The 1990 Act contained mandatory reductions in sulfur emissions on a timetable that permitted industry to adapt to the new standards in an orderly fashion. A cap was established on aggregate sulfur emissions that stepped down in time. This cap became a maximum allowance or limit for the principal sulfur dioxide emitters. Reducing sulfur emissions on an individual company basis can be done in a number of ways. One way was for a sulfur emitter to buy a rundown, outmoded, inefficient, obsolete, cheap, sulfur-emitting smoker in order to establish its baseline for sulfur emissions, then shut the plant down, thereby fulfilling its sulfur reduction obligation. A more prevalent way by utilities in Midwest and Northeast was to switch from high sulfur Appalachian coal to low sulfur western coal. This caused low sulfur coal prices to rise in relation to high sulfur coal prices, establishing a price differential, which, if wide enough, provided an economic justification to install scrubbers. Scrubbers removed sulfur in exhaust fumes and enabled a plant to burn cheap high sulfur coal while keeping within mandated sulfur emission allowances. Retiring old coal fired plants and replacing them with clean burning natural gas plants, or with renewable solar and wind power sources, were other ways for an industrial concern or utility to reduce sulfur emissions.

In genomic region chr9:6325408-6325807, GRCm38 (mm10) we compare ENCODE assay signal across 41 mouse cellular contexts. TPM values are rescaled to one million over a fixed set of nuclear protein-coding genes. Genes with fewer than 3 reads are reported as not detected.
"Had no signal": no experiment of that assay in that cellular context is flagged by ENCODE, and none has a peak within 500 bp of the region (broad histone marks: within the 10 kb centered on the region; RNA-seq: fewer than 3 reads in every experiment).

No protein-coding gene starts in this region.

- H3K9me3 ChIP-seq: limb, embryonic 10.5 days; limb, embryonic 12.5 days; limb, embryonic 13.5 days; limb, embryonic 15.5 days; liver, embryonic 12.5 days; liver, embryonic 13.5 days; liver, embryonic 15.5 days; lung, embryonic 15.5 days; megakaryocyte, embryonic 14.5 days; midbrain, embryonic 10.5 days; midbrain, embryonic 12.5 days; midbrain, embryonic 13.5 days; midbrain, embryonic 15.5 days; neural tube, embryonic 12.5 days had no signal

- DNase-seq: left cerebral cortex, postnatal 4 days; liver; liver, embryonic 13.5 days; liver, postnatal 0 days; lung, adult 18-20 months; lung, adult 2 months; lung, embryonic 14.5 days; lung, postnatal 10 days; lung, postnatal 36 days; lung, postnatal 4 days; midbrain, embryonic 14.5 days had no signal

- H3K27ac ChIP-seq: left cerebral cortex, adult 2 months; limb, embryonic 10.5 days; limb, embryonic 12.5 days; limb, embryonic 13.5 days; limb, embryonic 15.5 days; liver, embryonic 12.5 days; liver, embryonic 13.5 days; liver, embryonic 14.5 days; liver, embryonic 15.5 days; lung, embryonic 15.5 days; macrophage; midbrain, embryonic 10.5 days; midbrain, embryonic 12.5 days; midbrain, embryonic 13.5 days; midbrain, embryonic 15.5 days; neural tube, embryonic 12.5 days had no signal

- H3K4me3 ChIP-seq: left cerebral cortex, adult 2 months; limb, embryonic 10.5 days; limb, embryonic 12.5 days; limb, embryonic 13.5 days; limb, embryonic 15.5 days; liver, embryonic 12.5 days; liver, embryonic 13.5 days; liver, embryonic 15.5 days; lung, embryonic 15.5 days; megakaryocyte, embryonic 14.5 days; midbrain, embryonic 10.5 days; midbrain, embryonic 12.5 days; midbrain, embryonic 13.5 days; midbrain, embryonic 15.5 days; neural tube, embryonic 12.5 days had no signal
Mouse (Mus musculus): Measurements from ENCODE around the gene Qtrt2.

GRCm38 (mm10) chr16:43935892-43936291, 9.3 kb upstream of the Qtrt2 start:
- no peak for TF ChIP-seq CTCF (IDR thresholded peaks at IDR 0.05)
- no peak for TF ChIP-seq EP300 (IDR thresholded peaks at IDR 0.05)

Cross-State Air Pollution Rule

In 2011, EPA issued the final ruling on the Cross-State Air Pollution Rule (CSAPR) to reduce air pollution that moves across state boundaries that contribute to ozone and fine particle pollution. CSAPR applies to 28 states, covering nearly every state east of the Mississippi where this type of pollution is prevalent. When fully implemented in 2015, CSAPR will reduce sulfur dioxide emissions by 74 percent and nitrogen oxides by 54 percent from 2005 levels. Reducing nitrous oxides is a greater technical challenge than removing sulfur oxides. Sulfur is removed as an impurity from gasoline and diesel fuel in a chemical process during refining and is now barely present in motor vehicle fuels. It is also removed from coal after combustion by scrubbers in a chemical process before smokestack fumes are released to the atmosphere. Nitrogen is not an impurity that can be removed separately; it is part of the molecular structure of fossil fuels. Nitrous oxides (NOx) are mainly a product of combustion where oxygen in air unites with nitrogen atoms in fuel. NOx can be reduced by a physical process associated with design of burner tips and boilers/furnaces for combusting coal and natural gas. NOx are also produced by motor vehicle fuels and are difficult to reduce other than redesigning conditions surrounding the ignition process. Reducing SOX and NOX are anticipated to yield health benefits of $120–$280 billion, far in excess of the $800 million annual cost of the CSAPR program.2